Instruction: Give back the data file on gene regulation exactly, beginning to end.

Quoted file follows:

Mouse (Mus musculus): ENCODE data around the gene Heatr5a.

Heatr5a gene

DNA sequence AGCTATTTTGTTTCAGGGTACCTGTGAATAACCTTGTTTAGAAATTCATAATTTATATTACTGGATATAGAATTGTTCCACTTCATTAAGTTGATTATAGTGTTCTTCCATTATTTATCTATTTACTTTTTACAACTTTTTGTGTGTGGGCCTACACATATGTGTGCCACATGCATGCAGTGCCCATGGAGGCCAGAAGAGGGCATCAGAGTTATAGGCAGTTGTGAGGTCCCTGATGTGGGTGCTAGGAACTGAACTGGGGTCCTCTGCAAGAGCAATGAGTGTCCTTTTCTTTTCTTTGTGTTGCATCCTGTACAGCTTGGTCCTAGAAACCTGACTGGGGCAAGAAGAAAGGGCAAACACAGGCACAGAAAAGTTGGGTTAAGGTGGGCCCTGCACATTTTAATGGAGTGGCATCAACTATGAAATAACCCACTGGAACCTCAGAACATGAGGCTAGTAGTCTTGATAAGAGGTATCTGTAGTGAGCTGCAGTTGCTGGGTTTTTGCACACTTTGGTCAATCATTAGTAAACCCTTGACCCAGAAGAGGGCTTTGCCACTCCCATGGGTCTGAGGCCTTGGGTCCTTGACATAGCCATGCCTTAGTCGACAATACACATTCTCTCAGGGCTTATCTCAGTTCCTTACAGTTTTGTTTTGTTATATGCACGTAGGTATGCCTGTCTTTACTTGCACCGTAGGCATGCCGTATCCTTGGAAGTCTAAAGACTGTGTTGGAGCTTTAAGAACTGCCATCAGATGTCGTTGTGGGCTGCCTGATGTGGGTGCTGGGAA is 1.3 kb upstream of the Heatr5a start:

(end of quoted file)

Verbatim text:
Mouse (Mus musculus): ENCODE data around the gene Heatr5a.

Heatr5a gene

DNA sequence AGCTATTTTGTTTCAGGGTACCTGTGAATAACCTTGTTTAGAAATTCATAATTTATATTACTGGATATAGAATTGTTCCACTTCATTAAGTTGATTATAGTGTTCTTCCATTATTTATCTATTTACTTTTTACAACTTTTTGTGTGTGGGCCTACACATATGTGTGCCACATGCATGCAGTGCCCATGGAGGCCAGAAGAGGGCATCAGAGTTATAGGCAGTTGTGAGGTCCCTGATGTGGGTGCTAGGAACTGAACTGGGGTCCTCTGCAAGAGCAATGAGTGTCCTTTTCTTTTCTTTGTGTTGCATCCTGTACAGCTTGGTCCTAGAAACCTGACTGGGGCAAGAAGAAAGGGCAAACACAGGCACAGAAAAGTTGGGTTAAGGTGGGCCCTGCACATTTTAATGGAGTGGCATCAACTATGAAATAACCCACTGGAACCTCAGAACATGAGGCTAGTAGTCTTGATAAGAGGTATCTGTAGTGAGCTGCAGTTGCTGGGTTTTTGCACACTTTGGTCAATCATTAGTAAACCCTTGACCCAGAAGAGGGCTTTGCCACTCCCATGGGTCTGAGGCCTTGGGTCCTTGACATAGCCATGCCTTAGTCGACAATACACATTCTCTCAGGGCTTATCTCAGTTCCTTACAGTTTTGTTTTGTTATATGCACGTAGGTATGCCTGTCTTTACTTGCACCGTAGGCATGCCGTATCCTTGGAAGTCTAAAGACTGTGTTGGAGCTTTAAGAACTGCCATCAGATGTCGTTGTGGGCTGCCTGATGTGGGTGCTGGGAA is 1.3 kb upstream of the Heatr5a start: